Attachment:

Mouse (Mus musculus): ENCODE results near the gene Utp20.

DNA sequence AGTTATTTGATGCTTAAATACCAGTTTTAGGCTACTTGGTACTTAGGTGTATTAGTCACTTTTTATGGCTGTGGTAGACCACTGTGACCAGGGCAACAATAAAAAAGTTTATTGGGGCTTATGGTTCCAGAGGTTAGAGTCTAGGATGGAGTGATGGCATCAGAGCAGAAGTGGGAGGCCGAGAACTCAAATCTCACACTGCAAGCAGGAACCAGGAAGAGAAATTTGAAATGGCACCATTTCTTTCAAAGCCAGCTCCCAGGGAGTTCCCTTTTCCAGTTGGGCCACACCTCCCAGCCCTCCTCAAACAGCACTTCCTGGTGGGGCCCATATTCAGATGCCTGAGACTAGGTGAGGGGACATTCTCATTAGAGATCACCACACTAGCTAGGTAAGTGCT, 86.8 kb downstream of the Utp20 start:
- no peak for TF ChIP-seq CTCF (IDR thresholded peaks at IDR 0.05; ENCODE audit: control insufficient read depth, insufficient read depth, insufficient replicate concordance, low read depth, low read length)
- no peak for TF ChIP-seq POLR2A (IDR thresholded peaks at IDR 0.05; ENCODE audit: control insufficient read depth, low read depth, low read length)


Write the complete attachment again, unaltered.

Mouse (Mus musculus): ENCODE results near the gene Utp20.

DNA sequence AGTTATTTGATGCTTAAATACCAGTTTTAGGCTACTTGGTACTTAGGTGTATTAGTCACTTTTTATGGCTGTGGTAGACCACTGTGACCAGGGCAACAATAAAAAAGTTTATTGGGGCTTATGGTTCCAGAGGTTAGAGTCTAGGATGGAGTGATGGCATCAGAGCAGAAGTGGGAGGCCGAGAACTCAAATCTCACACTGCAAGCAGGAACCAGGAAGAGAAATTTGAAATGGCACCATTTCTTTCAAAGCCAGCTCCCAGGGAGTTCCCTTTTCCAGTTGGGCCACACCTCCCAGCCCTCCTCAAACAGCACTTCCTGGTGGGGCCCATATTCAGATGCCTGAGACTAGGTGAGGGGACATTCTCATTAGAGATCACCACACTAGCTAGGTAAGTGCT, 86.8 kb downstream of the Utp20 start:
- no peak for TF ChIP-seq CTCF (IDR thresholded peaks at IDR 0.05; ENCODE audit: control insufficient read depth, insufficient read depth, insufficient replicate concordance, low read depth, low read length)
- no peak for TF ChIP-seq POLR2A (IDR thresholded peaks at IDR 0.05; ENCODE audit: control insufficient read depth, low read depth, low read length)